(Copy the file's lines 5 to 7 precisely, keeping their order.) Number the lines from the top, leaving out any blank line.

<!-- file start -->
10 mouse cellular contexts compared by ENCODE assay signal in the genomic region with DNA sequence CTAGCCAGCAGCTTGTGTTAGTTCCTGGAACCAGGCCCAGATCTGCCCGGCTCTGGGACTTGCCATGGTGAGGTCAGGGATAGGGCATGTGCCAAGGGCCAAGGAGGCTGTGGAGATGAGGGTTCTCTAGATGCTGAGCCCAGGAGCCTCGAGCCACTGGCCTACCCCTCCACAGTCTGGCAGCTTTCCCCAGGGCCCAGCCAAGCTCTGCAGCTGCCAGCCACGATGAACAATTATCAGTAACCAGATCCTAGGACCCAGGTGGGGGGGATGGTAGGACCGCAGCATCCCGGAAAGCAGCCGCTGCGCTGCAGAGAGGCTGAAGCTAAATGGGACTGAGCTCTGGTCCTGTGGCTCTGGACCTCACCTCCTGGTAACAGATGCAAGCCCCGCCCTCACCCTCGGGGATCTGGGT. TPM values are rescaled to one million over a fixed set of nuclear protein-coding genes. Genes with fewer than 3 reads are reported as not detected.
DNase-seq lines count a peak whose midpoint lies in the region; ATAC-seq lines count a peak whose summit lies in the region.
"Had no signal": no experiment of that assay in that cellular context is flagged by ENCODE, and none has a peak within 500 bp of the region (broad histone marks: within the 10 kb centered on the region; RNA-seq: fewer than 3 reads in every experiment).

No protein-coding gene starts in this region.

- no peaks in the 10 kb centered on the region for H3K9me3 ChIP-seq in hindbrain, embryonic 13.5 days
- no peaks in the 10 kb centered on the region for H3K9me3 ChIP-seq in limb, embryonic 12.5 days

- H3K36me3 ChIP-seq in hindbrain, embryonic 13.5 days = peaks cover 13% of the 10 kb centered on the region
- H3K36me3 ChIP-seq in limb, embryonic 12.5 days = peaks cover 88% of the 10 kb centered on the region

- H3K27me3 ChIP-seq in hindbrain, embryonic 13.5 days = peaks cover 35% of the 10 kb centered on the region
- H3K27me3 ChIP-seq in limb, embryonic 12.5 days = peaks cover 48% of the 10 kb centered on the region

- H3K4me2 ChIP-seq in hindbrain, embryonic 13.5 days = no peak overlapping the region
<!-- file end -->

- no peaks in the 10 kb centered on the region for H3K9me3 ChIP-seq in hindbrain, embryonic 13.5 days
- no peaks in the 10 kb centered on the region for H3K9me3 ChIP-seq in limb, embryonic 12.5 days

- H3K36me3 ChIP-seq in hindbrain, embryonic 13.5 days = peaks cover 13% of the 10 kb centered on the region